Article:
What Dog Breeds Are Not Covered By Insurance
Edward R. Forte
October 19, 2021
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However, insurance companies may not cover damage from large dog breeds, such as pit bulls, rottweilers and Dobermans, or those that have a reputation for being aggressive, as they are a bigger risk to insure.If your insurer won't cover your restricted breed of dog, you can better protect yourself from liability by purchasing dog-specific liability insurance or, in some cases, umbrella liability coverage.Of the breeds on this list, pit bulls, rottweilers and wolf hybrids most often have some kind of limit and are more likely to have a severe restriction or be prohibited altogether.If you own one of these breeds, your home insurance company might require you to exclude dog liability coverage from your policy, increase your rates or cancel your policy altogether.If your city has a breed law on the books, it may be difficult or impossible for you to legally own one of the banned dog breeds.However, if your dog is one of the most notorious breeds, like a pit bull or a wolf hybrid, you're more likely to have to agree to an exclusion.If this happens, your liability insurance would not cover you in the event of a dog bite.If you own a pit bull and rent your apartment, for example, you may have to pay a higher premium, or your renters insurance may not provide coverage for damage your dog causes.Not all insurers discriminate based on dog breed, so if your current company won't sell you a home insurance policy, you are likely to be able to find another insurer that will.If shopping around isn't an option and you're sure you have a restricted breed, you may be able to protect yourself with a dog liability insurance policy or an extended umbrella policy.Other insurance companies that provide insurance to dog owners regardless of breed include USAA and Chubb, but these companies may charge you more for owning a restricted breed of dog, so it's still worth shopping around to get the best deal.Insurance companies that do discriminate by dog breed.On the other hand, some companies have gone on record saying that they do consider a dog's breed when deciding whether to insure it.Allstate American Family Auto-Owners Farmers Akitas American bulldogs Chow chows Doberman pinschers Mastiffs Pit bulls Rottweilers Staffordshire terriers Wolf hybrids Presa Canarios Dingos Alaskan malamutes Show All Rows.Nationwide Progressive Travelers Akitas American bulldogs Chow chows Doberman pinschers Mastiffs Pit bulls Rottweilers Staffordshire terriers Wolf hybrids Presa Canarios Dingos Alaskan malamutes Show All Rows.Each insurance company has a different list of dogs it is concerned about, so you may be able to buy a policy from one of these insurers, even if others won't cover you.Many insurance companies consider your dog's breed when deciding whether to offer you homeowners insurance or the rate to charge you. Breed is not a perfect indicator of whether a dog will bite someone or cause property damage.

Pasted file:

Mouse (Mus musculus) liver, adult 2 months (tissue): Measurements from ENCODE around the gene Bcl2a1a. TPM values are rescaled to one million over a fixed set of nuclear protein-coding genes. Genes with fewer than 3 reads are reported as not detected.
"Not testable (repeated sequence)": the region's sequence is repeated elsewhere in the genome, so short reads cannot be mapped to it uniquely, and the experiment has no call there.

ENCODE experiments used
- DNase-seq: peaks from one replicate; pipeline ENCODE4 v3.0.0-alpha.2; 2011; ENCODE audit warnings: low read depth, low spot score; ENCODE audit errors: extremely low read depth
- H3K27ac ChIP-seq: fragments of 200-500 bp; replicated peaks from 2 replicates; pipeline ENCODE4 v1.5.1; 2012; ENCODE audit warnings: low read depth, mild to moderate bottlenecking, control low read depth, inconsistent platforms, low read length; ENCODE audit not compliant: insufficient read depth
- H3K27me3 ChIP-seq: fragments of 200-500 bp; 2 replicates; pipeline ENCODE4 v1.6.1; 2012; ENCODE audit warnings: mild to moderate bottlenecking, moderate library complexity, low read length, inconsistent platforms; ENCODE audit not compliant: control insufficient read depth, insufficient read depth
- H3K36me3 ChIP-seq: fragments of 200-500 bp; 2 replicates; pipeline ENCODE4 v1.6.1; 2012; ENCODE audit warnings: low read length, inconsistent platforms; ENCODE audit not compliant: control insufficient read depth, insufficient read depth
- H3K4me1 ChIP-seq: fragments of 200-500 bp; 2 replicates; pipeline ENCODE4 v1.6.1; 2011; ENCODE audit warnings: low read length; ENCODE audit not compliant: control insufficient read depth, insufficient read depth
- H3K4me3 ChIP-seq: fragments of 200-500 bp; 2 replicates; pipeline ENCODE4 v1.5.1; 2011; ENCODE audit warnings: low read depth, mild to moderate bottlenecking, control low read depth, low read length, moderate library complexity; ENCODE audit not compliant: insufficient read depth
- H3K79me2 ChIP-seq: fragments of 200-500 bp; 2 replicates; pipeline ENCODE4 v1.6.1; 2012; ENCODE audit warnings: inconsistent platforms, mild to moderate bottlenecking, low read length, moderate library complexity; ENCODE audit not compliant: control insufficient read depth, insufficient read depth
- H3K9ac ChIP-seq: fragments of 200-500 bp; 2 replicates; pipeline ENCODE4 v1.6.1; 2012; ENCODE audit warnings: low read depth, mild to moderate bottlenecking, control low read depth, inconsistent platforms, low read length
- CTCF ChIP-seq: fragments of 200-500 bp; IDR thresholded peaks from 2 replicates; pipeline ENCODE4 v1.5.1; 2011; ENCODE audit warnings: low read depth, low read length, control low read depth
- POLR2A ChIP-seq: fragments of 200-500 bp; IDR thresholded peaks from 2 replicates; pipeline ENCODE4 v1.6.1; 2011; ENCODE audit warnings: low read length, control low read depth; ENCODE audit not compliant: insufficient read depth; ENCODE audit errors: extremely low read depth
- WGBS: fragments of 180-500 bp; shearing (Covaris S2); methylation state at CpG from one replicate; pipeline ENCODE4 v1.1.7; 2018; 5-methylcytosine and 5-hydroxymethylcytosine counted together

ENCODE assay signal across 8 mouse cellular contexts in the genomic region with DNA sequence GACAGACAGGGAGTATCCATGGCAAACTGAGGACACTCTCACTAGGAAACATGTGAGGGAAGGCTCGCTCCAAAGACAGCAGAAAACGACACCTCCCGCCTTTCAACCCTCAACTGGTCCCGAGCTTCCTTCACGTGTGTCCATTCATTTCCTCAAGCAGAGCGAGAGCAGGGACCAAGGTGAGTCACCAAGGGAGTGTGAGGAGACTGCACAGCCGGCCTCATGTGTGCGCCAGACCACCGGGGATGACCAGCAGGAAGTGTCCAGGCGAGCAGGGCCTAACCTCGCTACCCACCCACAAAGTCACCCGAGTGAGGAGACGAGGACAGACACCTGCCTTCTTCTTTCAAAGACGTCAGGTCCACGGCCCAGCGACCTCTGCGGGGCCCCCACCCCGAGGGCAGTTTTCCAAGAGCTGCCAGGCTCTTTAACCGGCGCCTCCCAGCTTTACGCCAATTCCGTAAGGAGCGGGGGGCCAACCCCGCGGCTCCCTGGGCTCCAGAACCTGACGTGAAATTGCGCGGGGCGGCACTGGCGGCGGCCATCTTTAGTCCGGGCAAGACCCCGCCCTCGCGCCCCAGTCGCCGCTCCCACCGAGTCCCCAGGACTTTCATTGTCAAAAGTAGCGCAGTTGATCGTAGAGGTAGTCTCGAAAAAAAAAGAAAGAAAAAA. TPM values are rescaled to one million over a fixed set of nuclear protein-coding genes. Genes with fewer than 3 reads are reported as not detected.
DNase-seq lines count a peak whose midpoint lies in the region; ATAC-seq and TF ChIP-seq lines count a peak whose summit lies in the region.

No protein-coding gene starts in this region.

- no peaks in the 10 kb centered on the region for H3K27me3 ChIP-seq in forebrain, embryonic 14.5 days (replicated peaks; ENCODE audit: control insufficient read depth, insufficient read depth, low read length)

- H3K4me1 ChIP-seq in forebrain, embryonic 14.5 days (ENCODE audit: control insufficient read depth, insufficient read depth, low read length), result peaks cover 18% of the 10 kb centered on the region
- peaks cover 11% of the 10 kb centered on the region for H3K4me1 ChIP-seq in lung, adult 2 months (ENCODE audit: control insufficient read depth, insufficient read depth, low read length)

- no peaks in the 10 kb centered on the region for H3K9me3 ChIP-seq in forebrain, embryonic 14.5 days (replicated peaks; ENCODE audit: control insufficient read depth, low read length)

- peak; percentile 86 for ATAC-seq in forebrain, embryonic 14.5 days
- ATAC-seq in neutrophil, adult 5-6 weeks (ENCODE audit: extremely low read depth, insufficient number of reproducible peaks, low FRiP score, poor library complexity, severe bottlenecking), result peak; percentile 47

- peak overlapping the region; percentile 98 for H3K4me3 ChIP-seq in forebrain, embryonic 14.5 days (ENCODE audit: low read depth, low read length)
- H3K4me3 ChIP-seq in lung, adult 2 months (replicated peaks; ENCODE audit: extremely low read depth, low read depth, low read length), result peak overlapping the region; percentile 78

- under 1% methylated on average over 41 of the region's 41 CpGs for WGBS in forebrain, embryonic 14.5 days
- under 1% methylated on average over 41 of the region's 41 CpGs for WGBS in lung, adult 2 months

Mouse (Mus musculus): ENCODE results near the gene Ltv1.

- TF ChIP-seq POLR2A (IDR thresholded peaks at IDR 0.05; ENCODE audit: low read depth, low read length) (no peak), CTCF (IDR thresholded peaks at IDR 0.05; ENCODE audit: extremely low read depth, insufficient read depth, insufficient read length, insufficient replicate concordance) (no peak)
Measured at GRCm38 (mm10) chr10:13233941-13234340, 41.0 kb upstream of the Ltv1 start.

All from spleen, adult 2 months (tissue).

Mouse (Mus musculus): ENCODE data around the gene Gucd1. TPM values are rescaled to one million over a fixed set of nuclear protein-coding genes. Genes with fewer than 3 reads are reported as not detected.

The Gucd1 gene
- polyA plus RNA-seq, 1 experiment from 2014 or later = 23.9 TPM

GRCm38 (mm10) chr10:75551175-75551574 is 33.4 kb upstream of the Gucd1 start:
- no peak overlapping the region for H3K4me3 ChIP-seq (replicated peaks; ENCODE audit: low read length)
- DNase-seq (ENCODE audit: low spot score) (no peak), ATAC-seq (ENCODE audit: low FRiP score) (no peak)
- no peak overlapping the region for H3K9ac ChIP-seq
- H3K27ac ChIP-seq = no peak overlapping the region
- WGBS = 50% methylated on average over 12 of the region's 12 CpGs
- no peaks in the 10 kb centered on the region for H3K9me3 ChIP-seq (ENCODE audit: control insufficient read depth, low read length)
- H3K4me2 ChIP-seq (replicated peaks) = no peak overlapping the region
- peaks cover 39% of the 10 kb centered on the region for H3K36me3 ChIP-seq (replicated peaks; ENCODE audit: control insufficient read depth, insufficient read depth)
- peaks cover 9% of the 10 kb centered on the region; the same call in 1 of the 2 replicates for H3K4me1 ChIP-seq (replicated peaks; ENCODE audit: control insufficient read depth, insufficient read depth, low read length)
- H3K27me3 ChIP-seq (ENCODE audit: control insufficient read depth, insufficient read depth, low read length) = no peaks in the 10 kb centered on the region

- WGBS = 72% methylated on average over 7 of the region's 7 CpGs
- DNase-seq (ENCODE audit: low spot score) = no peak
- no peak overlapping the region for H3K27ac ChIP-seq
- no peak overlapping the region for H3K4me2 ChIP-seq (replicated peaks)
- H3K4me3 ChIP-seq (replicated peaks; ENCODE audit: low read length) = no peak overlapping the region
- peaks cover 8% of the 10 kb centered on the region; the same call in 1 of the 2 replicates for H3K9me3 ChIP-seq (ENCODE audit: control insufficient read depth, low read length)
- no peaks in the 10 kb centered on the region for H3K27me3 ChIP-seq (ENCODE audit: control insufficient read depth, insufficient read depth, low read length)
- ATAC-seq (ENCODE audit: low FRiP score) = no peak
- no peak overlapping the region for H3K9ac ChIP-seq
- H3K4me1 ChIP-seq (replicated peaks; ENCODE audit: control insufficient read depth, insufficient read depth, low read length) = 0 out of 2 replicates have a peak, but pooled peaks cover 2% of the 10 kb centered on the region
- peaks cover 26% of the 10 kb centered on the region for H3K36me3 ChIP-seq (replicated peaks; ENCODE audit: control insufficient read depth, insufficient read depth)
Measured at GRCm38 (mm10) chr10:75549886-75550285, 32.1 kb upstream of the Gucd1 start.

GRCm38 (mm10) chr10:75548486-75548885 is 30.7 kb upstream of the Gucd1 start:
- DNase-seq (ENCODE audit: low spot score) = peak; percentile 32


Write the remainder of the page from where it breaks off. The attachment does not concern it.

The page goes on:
Top 15 Dog Breeds No Insurance Company Wants to Cover